1 May, 2016 Economic Potential: The Wonder Of Social Innovation
hen we look at the economic potential of today’s entrepreneurs and CEOs, we need to factor in their potential not only to innovate new ideas but also to address the systemic roots of poverty and social inequality. Why? Because that’s how the new generation of movers and shakers – the world over – sees success, as a holistic, inclusive approach that embraces the free market, but with the caveat: it must be ethical, or help someone in need.
Social innovation, meaning novel ways to meet the needs of civil society, be it in the spheres of education, health or access to resources and security, is a massive global trend, permeating all business sectors from small and medium enterprises (SMEs) to corporates. It is not about corporate social responsibility (CSR), but about sustainable business models born in an increasingly socially aware marketplace.
As the 2014 report titled Redefining Success in a Changing World, a social entrepreneurship survey commissioned by Chivas Regal, found, “many social entrepreneurs have experienced an ‘eye opening’ moment, when an idea to create change through financially sustainable models proved to be not only viable, but potent”.
There are some poignant examples of social innovation in South Africa. Here is one: Young & Rubicam, in collaboration with Blikkiesdorp informal settlement in Cape Town, created Hope Soap, a see-through bar of soap with a toy inside to encourage children from disadvantaged communities to wash their hands more frequently.
And another: In 2014, the first South African “Street Stores” were launched, pop-up shops for the homeless, an initiative of M&C Saatchi Abel in collaboration with the Napier Haven night shelter. The initiative is so successful it has been exported to numerous cities overseas, including Toronto, Venice and Dakar.
Marketing agencies are behind many of these quirky initiatives, in recognition of the fact that people are connected to and support brands that offer more than just the product, but that mean something or stand up for something. They may be relatively small projects that spawn a rash of valuable public relations for clients during their activations, but they poignantly reflect the broader social innovation movement by illustrating in creative relief what social innovation is all about.
SMEs are the natural home of social innovators, of course, given the need for survivalist lateral thinking. In Africa, there are numerous opportunities for SMEs with good ideas in, say, cheaper energy sources and ways to educate people through technology, or generic alternatives to preventative medicine.
Corporations – even the more traditional ones – are also eager to understand how they can adapt their businesses to support social impact ventures, and corporate partnerships with organisations that have social innovation as their core business are a very effective way of doing it.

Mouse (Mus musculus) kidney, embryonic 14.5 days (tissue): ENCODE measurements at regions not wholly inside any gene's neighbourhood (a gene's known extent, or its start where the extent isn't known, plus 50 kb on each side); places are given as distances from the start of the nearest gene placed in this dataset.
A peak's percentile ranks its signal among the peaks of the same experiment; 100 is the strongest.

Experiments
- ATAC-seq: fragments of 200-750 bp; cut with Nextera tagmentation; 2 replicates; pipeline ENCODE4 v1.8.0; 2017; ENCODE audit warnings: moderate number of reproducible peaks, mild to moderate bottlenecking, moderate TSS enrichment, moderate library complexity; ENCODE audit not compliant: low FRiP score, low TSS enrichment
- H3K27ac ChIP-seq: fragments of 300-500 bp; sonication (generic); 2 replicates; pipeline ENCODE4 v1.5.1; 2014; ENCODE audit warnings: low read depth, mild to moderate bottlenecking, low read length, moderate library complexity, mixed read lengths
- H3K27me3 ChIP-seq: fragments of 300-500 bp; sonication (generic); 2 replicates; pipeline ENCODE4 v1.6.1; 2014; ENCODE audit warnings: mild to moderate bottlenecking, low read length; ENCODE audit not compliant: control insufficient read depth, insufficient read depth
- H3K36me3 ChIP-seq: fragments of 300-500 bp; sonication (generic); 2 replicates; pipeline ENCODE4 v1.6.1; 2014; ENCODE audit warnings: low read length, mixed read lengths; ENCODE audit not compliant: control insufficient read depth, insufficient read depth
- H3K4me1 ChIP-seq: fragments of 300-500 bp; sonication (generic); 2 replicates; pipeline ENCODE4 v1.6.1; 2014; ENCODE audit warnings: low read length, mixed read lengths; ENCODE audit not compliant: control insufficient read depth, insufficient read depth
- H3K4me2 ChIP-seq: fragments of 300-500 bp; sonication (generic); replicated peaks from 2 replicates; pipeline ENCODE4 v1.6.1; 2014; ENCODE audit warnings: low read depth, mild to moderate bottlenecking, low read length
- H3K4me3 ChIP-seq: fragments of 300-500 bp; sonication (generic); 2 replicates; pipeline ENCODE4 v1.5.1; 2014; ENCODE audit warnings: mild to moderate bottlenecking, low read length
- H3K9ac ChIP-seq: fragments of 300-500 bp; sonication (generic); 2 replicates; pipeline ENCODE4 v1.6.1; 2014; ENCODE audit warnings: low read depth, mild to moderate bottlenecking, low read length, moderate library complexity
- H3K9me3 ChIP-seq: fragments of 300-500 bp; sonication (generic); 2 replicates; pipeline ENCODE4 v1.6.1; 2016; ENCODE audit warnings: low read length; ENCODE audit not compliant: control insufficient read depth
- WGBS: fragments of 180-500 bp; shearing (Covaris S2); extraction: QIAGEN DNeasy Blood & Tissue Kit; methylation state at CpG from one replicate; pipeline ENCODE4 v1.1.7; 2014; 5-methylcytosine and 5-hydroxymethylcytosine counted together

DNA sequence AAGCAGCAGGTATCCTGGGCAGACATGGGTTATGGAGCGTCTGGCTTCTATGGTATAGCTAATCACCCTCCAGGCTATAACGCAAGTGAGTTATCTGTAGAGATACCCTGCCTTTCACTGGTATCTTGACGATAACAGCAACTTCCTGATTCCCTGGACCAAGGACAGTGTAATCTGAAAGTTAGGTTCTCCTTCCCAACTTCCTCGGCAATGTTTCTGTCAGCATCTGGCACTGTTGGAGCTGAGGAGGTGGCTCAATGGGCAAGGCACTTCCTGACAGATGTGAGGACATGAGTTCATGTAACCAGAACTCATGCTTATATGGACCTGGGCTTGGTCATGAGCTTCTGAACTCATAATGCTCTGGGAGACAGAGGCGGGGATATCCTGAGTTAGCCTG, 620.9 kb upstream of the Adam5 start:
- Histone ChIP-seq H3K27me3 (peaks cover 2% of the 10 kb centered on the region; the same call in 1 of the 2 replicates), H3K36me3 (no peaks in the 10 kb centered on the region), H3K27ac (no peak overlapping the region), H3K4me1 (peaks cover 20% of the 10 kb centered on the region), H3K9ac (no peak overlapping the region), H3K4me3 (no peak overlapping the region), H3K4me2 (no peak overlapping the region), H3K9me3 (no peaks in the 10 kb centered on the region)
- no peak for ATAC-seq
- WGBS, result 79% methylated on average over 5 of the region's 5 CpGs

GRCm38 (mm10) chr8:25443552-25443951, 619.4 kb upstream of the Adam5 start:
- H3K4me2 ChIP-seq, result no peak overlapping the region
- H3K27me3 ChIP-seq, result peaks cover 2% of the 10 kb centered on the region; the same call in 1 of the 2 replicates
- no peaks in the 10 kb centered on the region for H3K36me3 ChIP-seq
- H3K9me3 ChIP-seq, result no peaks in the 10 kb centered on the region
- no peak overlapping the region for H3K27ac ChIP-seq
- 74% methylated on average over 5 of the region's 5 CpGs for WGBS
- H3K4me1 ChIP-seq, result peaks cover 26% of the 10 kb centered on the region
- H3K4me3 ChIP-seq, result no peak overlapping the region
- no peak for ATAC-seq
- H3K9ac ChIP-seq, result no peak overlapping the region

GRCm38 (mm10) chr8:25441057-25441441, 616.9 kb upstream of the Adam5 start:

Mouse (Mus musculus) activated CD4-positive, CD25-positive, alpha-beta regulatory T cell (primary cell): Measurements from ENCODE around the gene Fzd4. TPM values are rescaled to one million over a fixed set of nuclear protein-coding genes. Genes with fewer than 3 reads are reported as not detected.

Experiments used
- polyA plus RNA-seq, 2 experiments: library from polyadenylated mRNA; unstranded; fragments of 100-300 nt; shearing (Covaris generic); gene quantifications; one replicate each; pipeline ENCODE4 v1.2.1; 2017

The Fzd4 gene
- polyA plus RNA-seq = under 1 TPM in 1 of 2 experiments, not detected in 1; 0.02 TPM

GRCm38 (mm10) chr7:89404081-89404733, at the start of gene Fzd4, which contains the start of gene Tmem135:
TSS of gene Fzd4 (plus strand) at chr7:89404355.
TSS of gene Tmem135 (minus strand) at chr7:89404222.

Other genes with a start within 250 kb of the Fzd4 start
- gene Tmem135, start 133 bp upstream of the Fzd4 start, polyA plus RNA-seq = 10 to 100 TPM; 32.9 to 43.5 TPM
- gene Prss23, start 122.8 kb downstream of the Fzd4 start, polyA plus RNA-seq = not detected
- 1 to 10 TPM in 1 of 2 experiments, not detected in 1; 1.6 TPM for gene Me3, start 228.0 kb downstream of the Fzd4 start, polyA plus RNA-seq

A good example is the recent partnership between the leading infrastructure management company Bigen Africa and South Africa’s leading corporate social investment (CSI) manager, Tshikululu Social Investments, the idea being to jointly direct infrastructure projects – roads, housing, dams and so on – so the needs of disadvantaged communities are optimally addressed. Who can doubt the social impact potency of this doubling up as new infrastructure contracts roll out on the continent?
The breeding grounds of the social innovation movement, meanwhile, can be found in incubators for start-up entrepreneurs, like Jozi@Work, the City of Joburg’s programme aiming to empower community co-operatives and enterprises (Learn More), or the Standard Bank Incubator programme, which helps entrepreneurs deploy their innovations with personal guidance from the bank’s innovation and enterprise development partners (Learn More).
Another exciting social innovator incubator is Samsung’s Mixed Talents campaign, part of its global “Launching People” drive, which identifies inspiring individuals with good ideas who are seeking to find meaningful solutions, primarily in the IT space, to societal challenges.
One of the primary objectives of these incubators is job creation, because if we had to choose one great social need in South Africa, it must surely be employment. The genius of the Jozi@Work programme is that the entry level entrepreneurs targeted are from the communities most affected by joblessness.
“They will be servicing needs as diverse as desludging chemical toilets, separating and recycling waste as it arrives at our dumps, providing food to our nutrition programmes, resurfacing and maintaining our roads and providing frontline support to our water and power infrastructure,” explained City Mayor Parks Tau.
Social innovation is about finding and tapping the “problem-solver” in as many people as possible, in as many spheres of enterprise as possible. A social innovator can be a brand creative, a CEO, a government policymaker, a small business vendor or simply an individual in a poor community with a good idea.
Harnessing the transformative power of social innovators is critical to our future because they see new patterns and possibilities for innovation, and are willing to pursue and realise their ideas even when bigger, established organisations are unwilling to try them. The result is, everybody wins.
– By The Philanthropic Collection –
The Philanthropic Collection™ is a boutique social enterprise,
where we tailor haute-couture brands for philanthropy.